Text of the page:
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Design thinking skills for in-house consultants

Design thinking skills for in-house consultants

When I worked as a senior training specialist at the U.S. Patent and Trademark Office, part of my job was to create special courses for business units. It was a great experience and I took a lot of internal counseling techniques. The most important skill I developed was how to build empathy for client challenges. Attentive listening and dialogue with the client were key to creating an effective course that best addressed customer issues.

Here are three methods that have become one of the most reliable tools of internal counseling.

1. A theory to be executed

After studying the motivations of buyers, Clayton Christensen developed the theory of “Vacancies to be done” (JTBDT). You may have heard the famous phrase that people buy drills not because they want a drill; they want half-open holes. Managers don’t want courses to just send their people to classes. They want knowledge and behavior to change as a result of the course.

According to the JTBDT, you first determine the jobs that students must perform. For example, students should create a spreadsheet to analyze data from the current process. The work that needs to be done is data analysis. Currently, students have only a basic knowledge of spreadsheets and data analysis. They spend hours creating a spreadsheet, collecting data and analyzing it. This is their pain.

Your task as an in-house consultant is to create a course that eases students ’pain by giving them the spreadsheet skills needed to benefit from their advanced spreadsheet and analysis skills. Start by identifying your prospective students ’jobs that need to be met, the work-related pain, and how your course can alleviate the pain by giving students a profit.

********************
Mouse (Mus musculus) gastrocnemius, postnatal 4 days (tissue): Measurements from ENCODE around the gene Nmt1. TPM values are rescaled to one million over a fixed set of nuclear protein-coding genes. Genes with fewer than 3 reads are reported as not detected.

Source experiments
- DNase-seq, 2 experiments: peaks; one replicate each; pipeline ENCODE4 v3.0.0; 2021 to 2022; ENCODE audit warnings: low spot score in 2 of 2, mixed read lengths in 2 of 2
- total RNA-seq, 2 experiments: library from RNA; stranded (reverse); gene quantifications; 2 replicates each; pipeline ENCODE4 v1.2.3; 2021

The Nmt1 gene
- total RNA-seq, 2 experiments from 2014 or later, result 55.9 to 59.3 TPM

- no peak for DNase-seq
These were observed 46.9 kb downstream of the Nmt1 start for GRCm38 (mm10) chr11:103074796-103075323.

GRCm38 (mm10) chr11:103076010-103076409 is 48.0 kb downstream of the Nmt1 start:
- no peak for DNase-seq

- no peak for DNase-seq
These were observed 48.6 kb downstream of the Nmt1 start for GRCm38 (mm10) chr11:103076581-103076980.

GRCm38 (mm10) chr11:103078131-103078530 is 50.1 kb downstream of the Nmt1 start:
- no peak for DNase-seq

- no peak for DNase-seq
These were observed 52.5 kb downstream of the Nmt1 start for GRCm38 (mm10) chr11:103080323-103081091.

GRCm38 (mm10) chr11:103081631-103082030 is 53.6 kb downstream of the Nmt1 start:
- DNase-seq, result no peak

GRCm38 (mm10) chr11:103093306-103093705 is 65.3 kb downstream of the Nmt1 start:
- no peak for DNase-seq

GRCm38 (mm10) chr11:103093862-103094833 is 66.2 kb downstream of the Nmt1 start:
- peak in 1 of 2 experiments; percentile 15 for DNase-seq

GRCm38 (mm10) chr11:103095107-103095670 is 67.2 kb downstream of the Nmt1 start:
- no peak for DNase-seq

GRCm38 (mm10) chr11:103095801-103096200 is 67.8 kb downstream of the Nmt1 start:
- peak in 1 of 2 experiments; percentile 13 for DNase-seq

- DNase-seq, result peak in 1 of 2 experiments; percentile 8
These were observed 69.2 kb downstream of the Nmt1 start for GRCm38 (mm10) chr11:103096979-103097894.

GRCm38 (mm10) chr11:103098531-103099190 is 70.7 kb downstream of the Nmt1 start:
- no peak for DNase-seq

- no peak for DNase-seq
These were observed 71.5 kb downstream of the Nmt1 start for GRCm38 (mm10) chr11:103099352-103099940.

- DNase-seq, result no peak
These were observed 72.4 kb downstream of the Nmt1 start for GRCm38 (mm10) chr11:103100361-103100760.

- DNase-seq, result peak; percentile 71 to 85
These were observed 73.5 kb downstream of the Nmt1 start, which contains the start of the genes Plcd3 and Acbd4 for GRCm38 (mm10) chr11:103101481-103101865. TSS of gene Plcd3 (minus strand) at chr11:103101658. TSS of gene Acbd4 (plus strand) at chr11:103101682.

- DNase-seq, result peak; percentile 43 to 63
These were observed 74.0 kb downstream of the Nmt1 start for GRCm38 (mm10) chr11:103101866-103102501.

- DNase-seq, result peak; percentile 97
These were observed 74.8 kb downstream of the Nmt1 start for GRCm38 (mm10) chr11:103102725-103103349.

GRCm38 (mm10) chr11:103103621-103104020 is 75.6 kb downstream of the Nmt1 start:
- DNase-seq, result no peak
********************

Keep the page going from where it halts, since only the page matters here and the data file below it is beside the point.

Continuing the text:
2. Look and understand with design thinking

In getting mine design thinking After getting certified by the LUMA Institute, I learned many techniques to help me better understand customer needs. Techniques such as building a map of a client’s process, observing one day of a student’s life, and being able to visually display their major problems, proved invaluable.

Another useful technique of design thinking is “testing aloud». I would like the client to complete the work assignment by telling me their thoughts and decisions as they complete the steps. Testing aloud helps me understand the difficulties of their current job. Based on my observations, I can come up with ways to relieve pain and succeed for students.

3. Pilot courses

Pilot courses are a great way to test the information you have gathered using the first two methods. Your first drafts of pilot courses don’t have to be detailed; Usually I start with learning goals and outline the topics I show the client. After approving the learning objectives and plan, I fill in the rest of the learning information. I am conducting a quick course with my colleagues to gain their understanding.

For the first year with students, I invite supervisors to observe. I also hire a colleague to make notes about my delivery and how students respond to the course. After the course, I work with a colleague to analyze assessments, peer comments, and supervisor comments to refine the course. I will do a couple more course cycles to improve it. Upon completion of the course I will review it every six months to confirm that I meet the client’s needs.

As a training manager, you have a great responsibility to help the organization achieve its strategic goals by improving its workforce skills. Developing in-house counseling skills will help you design and conduct courses and programs that best meet both individual and stakeholder needs.

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